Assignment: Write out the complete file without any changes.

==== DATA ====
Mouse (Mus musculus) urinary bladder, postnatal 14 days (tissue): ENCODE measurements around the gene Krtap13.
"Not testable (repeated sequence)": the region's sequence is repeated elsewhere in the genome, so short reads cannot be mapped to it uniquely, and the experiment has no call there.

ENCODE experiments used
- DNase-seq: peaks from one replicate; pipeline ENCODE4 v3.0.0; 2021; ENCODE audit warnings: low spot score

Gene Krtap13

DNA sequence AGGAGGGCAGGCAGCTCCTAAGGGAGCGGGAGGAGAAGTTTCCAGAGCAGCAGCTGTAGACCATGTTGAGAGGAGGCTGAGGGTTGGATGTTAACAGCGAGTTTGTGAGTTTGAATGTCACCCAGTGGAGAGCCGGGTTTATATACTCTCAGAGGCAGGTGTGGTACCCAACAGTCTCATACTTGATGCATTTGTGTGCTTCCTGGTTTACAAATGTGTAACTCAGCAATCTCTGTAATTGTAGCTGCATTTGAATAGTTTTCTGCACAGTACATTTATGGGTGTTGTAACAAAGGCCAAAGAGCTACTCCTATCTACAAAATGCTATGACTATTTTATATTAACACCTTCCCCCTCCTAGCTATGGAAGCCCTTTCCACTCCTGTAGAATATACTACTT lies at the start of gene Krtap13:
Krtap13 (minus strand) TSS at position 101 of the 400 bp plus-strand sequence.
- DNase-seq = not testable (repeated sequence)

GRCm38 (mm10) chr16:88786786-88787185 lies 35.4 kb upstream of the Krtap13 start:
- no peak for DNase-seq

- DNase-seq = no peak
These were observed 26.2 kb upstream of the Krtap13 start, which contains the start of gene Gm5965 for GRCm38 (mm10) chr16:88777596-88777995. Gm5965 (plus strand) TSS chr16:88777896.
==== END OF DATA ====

Mouse (Mus musculus) urinary bladder, postnatal 14 days (tissue): ENCODE measurements around the gene Krtap13.
"Not testable (repeated sequence)": the region's sequence is repeated elsewhere in the genome, so short reads cannot be mapped to it uniquely, and the experiment has no call there.

ENCODE experiments used
- DNase-seq: peaks from one replicate; pipeline ENCODE4 v3.0.0; 2021; ENCODE audit warnings: low spot score

Gene Krtap13

DNA sequence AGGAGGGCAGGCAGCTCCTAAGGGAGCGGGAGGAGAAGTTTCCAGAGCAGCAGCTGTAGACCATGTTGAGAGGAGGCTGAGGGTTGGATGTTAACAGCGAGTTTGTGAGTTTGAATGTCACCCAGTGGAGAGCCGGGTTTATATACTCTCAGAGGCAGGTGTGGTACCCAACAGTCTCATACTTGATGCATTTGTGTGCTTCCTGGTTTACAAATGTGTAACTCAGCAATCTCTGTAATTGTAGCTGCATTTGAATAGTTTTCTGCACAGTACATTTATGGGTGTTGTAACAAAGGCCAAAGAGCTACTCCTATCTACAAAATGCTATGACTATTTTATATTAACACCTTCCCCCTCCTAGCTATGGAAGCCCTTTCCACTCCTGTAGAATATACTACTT lies at the start of gene Krtap13:
Krtap13 (minus strand) TSS at position 101 of the 400 bp plus-strand sequence.
- DNase-seq = not testable (repeated sequence)

GRCm38 (mm10) chr16:88786786-88787185 lies 35.4 kb upstream of the Krtap13 start:
- no peak for DNase-seq

- DNase-seq = no peak
These were observed 26.2 kb upstream of the Krtap13 start, which contains the start of gene Gm5965 for GRCm38 (mm10) chr16:88777596-88777995. Gm5965 (plus strand) TSS chr16:88777896.